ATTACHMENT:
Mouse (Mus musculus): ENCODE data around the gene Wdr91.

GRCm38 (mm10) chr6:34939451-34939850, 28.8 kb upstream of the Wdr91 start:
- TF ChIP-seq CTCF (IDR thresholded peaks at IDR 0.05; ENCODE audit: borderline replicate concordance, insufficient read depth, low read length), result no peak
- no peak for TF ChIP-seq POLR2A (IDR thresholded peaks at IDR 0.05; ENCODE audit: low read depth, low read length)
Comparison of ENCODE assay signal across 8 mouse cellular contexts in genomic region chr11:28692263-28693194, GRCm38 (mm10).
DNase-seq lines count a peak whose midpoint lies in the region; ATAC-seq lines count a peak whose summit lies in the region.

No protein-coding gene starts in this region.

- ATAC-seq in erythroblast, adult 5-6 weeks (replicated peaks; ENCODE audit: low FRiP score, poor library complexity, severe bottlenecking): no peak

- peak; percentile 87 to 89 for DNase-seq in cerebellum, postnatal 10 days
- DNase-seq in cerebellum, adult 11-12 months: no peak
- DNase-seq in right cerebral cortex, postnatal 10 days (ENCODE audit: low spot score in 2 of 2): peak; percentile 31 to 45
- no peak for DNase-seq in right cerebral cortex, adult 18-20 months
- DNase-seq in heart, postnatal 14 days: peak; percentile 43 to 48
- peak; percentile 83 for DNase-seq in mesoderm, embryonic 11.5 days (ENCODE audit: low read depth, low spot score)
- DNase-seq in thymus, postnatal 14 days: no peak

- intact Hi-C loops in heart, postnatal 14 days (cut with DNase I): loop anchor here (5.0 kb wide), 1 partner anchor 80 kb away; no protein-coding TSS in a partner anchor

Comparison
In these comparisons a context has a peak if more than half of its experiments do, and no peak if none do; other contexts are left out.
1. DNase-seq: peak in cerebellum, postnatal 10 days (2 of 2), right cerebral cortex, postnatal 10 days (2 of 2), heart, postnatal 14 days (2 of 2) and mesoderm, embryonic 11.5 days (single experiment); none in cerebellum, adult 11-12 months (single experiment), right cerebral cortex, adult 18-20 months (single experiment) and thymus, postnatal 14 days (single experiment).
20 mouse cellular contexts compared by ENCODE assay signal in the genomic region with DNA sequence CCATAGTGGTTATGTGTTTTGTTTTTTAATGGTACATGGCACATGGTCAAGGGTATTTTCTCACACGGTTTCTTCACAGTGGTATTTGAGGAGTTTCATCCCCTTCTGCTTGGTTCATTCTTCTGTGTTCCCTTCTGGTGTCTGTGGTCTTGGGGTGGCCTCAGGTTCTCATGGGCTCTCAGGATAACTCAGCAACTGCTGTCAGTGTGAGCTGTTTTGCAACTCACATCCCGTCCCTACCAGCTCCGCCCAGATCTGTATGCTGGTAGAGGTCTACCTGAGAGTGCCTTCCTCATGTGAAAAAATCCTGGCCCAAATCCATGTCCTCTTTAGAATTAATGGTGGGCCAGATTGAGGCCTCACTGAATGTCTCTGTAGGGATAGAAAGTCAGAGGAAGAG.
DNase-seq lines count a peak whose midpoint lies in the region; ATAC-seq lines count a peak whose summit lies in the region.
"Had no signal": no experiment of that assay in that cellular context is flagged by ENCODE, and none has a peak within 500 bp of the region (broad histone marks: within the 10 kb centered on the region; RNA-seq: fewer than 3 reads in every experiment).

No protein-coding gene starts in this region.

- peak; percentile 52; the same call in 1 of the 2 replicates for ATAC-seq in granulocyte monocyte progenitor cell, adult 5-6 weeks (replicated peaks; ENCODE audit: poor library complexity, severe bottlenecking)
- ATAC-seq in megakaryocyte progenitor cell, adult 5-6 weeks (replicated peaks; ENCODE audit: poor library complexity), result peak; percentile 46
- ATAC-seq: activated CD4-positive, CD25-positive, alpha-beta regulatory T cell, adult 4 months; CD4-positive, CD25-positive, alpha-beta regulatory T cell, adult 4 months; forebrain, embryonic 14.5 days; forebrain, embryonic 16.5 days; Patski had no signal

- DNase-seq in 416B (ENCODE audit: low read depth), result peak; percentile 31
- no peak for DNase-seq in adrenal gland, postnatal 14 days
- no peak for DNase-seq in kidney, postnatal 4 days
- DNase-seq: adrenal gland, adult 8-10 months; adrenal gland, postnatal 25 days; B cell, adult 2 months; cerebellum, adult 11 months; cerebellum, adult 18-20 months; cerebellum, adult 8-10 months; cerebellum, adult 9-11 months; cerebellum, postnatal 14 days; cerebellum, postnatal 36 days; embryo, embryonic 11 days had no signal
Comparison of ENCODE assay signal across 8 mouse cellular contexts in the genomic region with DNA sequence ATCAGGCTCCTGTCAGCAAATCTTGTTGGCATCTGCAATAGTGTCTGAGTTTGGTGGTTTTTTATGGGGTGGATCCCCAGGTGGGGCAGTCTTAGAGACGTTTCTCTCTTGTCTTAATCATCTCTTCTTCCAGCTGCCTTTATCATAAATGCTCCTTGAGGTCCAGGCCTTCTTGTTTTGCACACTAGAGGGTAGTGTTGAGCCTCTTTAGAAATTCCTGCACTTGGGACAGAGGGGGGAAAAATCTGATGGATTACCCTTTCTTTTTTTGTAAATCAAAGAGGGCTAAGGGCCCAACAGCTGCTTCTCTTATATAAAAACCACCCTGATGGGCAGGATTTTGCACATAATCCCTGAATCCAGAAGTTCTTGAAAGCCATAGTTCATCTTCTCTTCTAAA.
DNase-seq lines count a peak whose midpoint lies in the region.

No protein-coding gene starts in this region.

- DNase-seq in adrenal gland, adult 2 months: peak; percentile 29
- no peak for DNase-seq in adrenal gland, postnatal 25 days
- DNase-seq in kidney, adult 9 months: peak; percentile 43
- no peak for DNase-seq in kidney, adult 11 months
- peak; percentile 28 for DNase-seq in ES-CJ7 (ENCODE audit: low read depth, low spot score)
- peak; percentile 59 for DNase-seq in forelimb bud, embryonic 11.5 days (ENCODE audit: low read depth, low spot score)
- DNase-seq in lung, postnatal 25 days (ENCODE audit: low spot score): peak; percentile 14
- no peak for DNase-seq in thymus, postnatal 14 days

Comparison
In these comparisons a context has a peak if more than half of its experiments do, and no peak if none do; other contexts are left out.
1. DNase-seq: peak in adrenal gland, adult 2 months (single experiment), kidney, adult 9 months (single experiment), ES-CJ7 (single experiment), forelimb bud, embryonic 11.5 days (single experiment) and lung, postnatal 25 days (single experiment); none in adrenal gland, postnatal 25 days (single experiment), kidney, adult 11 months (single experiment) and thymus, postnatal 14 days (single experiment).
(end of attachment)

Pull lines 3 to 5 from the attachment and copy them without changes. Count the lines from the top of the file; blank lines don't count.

- TF ChIP-seq CTCF (IDR thresholded peaks at IDR 0.05; ENCODE audit: borderline replicate concordance, insufficient read depth, low read length), result no peak
- no peak for TF ChIP-seq POLR2A (IDR thresholded peaks at IDR 0.05; ENCODE audit: low read depth, low read length)
Comparison of ENCODE assay signal across 8 mouse cellular contexts in genomic region chr11:28692263-28693194, GRCm38 (mm10).